Carla Mudry from Malvern, Pennsylvania, is excited because spring flowers have arrived in her garden.
Spring has sprung, and the bulbs are just so pretty this year! I love my daffodils, and I just keep planting more. I choose a variety of bulbs for early, mid, and late spring. I also love the patches of bloodroot coming up in the woods. It is such a treat!
Bloodroot (Sanguinarea canadensis, Zones 3–9) is a common native wildflower in wooded areas over much of eastern North America. The little white flowers open early in spring and provide a key source of nectar and pollen for native bees and other pollinators that are hungry after a long winter’s hibernation. The name “bloodroot” comes from the fact that if you break the underground rhizomes, they will ooze out a bright red sap that looks a little like blood.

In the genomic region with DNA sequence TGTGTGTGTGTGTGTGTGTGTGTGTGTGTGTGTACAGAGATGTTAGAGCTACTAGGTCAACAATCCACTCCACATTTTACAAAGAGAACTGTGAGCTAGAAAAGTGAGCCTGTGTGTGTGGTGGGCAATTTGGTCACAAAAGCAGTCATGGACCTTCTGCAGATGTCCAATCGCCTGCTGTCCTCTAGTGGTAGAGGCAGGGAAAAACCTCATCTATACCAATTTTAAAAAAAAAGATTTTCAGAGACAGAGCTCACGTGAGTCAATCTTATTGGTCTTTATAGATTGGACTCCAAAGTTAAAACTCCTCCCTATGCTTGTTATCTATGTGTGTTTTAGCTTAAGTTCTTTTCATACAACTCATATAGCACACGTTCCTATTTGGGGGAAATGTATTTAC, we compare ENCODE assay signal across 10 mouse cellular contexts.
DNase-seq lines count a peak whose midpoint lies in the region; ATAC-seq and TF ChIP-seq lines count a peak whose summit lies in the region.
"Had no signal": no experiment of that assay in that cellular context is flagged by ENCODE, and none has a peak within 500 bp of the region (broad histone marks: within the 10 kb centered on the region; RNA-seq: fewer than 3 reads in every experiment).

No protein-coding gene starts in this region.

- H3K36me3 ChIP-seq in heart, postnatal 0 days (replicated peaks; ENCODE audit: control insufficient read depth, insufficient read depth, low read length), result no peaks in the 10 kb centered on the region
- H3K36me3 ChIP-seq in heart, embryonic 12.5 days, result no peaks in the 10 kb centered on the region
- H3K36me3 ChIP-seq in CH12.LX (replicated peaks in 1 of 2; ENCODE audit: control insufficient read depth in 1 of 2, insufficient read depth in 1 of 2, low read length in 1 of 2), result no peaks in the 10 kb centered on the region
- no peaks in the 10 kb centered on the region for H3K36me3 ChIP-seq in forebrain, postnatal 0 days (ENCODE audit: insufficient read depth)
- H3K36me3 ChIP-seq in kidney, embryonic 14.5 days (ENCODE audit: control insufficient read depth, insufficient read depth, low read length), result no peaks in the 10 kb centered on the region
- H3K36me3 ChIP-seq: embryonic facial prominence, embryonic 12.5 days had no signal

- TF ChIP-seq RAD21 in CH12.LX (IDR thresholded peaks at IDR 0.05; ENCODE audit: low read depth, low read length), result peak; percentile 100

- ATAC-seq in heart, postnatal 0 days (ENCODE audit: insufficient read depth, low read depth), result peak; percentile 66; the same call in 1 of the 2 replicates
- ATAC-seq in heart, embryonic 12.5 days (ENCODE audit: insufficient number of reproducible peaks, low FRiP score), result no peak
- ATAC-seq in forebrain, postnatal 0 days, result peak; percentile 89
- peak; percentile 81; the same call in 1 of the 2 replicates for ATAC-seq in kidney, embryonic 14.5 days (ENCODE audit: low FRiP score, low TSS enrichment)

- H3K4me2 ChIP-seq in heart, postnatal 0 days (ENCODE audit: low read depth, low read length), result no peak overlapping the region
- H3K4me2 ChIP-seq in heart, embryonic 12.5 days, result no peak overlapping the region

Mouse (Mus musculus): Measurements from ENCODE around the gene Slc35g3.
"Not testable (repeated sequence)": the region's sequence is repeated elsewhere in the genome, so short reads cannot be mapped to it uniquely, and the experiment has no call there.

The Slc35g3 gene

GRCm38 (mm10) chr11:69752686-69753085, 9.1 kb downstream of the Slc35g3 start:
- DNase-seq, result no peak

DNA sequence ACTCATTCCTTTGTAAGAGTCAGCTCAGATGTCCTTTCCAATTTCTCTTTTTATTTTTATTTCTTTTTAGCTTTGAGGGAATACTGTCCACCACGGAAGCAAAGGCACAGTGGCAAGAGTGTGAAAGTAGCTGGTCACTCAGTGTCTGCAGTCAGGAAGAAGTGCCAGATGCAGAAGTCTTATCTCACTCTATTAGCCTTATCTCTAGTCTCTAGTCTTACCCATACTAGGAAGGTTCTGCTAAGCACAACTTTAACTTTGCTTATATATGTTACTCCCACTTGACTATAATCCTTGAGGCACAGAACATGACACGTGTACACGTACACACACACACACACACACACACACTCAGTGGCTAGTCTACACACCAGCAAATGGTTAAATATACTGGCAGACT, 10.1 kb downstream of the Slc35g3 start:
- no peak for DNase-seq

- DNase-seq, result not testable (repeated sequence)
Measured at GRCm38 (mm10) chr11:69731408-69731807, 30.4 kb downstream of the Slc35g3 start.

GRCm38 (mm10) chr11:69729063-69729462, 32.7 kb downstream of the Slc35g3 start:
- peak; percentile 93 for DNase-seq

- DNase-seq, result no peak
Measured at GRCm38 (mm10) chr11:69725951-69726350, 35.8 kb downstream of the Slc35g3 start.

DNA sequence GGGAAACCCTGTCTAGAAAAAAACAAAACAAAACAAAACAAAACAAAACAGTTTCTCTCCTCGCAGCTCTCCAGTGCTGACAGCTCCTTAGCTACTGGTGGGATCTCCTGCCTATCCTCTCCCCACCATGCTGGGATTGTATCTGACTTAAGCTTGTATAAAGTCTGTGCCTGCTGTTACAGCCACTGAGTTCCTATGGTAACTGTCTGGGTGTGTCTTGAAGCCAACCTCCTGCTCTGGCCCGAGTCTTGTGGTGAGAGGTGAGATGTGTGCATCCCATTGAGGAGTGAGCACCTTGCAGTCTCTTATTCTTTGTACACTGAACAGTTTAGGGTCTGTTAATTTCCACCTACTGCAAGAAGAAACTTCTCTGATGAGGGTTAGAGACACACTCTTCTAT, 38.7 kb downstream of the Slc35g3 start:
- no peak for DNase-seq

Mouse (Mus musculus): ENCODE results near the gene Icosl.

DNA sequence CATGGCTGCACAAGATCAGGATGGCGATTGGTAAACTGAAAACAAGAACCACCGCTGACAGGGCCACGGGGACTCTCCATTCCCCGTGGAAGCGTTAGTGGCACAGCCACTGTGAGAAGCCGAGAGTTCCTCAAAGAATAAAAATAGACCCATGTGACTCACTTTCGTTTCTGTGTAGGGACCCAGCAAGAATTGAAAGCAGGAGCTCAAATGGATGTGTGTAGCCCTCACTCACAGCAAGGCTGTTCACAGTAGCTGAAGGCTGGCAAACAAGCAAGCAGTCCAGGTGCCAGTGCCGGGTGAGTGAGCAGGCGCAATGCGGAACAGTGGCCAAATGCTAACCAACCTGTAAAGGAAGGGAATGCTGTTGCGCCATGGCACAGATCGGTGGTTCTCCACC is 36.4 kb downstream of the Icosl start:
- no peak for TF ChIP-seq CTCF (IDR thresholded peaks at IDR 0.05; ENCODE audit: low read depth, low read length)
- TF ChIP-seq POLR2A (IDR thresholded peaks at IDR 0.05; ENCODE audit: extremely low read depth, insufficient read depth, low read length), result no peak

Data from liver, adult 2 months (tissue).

Classic yellow daffodils (Narcissus hybrid, Zones 3–8) are an essential part of every spring garden—cheerful, deer proof, pest proof, and reliable. The one thing to remember is that daffodils really like full sun in order to grow and bloom their best year after year. So if you have a clump that is declining, moving it to a sunnier spot is usually the best way to get it going again.
Daffodil breeders have been busy creating new colors and forms. Yellow still dominates, but this variety has white petals and an almost red trumpet.
Double daffodils change up the usual form with extra petals to create a full, almost roselike flower.
Close-up of a double white daffodil, showing the unusual form.
And another double daffodil, showing how the white petals are mixed with segments of the peach-colored trumpet to create an intricate two-toned effect.
What is blooming in your spring garden? We’d love to see your favorite plants and to share them on the GPOD.
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